The snacks were virtually the same as "Pizza Spins," a Bugles-esque beast that arrived in the late '60s. I know this because I am over sixty years old. Crunchabungas were intended to look like pizza pies, but they looked far more like wheels, or pieces of Honeycomb cereal, or sand dollars. They pretty much looked like everything else on the planet more than they looked like pizza pies.


It has become almost a lifestyle for me to try to appreciate things that won't be around forever, and Crunchabungas were the first time I was cognizant of something like that. Glancing down at the pizza-shaped yum nuggets, reaching into a Ninja Turtle-adorned bag, I stuffed my face with something I knew very well would not last forever. This wasn't like Ellio's microwave pizza. When the Turtles were gone, they'd still make Ellio's microwave pizzas. The same couldn't be said for Crunchabungas, and by the time I made my way through the cellophane folds into the lair of crumbs and salt, I wondered silently: "Will I ever lick this shit off my fingers again?"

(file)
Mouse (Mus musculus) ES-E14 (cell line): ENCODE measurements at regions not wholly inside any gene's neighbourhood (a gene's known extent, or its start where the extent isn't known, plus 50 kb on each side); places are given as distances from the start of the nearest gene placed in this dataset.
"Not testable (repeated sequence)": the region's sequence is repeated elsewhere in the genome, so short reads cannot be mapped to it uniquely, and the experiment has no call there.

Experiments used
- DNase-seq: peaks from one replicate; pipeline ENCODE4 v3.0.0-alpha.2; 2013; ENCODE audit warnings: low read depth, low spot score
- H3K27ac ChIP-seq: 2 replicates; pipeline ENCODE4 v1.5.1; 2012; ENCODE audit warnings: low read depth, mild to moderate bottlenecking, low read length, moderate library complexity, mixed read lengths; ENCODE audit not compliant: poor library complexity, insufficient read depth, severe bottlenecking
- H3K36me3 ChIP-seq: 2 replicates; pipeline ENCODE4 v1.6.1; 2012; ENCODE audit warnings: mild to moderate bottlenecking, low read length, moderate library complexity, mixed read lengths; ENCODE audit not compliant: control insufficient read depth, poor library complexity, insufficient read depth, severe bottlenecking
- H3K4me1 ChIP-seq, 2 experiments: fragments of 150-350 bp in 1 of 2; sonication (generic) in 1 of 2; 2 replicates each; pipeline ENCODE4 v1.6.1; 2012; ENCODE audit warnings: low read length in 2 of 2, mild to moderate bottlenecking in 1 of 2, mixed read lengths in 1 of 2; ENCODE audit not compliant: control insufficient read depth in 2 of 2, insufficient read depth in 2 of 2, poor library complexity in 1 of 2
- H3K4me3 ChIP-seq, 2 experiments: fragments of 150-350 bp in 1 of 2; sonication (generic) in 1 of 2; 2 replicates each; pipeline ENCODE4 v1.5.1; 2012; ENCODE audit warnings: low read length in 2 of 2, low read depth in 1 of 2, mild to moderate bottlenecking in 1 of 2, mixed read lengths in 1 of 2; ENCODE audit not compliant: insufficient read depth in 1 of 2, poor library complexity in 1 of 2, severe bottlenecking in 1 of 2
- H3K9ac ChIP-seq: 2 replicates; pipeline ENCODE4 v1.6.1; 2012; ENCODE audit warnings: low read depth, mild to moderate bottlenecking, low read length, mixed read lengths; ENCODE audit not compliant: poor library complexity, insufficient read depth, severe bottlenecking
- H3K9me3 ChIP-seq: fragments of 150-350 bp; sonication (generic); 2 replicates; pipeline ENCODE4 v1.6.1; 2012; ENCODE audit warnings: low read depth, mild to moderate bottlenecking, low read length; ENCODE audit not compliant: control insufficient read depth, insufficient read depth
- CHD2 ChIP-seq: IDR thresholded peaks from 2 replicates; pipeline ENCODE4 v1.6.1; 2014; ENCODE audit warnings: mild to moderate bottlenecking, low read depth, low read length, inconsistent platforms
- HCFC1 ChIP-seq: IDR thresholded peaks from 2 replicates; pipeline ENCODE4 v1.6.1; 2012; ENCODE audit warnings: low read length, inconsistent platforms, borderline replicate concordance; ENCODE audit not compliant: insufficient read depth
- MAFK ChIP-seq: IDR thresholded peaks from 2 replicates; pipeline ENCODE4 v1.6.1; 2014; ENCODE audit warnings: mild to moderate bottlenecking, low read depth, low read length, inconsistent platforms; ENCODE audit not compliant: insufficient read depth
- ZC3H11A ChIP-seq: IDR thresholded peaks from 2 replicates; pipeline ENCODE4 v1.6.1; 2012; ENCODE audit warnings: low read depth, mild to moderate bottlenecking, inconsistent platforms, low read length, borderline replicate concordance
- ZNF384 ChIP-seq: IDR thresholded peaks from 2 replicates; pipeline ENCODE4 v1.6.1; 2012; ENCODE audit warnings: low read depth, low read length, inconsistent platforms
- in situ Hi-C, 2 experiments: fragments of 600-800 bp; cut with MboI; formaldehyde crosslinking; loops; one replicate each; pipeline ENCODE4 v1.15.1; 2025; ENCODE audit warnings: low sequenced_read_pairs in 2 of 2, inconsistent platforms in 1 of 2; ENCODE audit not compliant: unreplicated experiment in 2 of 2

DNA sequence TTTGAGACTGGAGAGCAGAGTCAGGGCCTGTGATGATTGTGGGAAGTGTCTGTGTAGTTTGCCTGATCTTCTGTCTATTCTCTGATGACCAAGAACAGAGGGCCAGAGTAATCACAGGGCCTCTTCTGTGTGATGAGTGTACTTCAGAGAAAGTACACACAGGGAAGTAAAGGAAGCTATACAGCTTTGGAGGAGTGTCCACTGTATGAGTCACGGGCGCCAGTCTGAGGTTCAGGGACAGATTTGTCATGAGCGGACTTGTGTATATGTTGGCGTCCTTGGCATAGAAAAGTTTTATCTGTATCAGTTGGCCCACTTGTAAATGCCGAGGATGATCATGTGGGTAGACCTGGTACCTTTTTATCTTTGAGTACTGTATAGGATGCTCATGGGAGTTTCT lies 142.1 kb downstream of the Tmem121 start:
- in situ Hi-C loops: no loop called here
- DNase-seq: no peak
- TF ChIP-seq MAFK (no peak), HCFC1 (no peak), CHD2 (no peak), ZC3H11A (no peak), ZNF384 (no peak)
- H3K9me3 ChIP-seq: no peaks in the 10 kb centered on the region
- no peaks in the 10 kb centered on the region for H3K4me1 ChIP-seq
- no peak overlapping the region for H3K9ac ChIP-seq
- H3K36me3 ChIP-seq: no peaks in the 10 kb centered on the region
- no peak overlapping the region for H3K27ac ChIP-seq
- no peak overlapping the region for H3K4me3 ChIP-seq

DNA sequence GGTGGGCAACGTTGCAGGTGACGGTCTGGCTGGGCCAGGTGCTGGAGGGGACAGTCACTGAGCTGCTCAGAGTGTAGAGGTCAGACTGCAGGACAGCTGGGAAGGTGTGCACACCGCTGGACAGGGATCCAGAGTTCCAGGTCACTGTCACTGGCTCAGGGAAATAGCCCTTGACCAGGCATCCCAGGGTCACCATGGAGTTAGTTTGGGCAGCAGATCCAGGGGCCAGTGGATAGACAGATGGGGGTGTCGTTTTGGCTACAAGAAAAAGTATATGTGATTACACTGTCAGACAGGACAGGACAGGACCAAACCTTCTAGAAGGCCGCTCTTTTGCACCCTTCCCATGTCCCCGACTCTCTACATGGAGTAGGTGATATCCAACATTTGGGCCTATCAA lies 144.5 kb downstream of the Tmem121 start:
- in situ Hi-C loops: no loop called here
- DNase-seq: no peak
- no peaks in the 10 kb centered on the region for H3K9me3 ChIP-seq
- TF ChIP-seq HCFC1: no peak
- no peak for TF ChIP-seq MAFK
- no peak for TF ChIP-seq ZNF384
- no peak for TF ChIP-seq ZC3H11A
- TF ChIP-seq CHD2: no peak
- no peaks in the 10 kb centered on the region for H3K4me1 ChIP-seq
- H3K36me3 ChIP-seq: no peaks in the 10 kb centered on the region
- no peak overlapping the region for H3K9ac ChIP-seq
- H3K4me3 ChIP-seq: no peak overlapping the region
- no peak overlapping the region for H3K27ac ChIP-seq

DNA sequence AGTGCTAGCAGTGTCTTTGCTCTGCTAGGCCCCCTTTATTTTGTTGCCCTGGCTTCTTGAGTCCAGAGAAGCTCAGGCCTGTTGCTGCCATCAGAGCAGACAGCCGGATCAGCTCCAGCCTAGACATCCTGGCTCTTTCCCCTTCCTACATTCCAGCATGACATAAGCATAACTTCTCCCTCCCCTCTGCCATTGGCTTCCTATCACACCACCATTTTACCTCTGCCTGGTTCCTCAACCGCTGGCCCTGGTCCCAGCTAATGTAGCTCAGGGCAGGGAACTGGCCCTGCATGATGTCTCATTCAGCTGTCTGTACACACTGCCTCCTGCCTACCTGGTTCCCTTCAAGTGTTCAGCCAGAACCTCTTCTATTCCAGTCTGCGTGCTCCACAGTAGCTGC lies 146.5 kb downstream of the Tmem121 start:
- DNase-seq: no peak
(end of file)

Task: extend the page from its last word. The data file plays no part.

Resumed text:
All I have left is this one lonesome empty bag, totally suitable for framing -- it's a period piece, and it reminds me of getting stabbed with a big heavy pool tube's metal dick, of watching What A Dummy and Harry & The Hendersons and marveling at the stroke of chance that was having the two worst sitcoms on television air back to back on the same channel, of comic books and of tying a milkcrate to my handlebars.

Crunchabungas debuted in a big way, aided by a television commercial starring the Ninja Turtles as Will Vinton-created claymations. The snacks weren't long-lived, because they treaded far too close to "high concept" and the general population was too stupid to understand them. The bags featured an offer for various cheapo TMNT products on the backs, reminding me that my standup comedy career must kick off with a routine about how painter's caps don't look good on just anybody.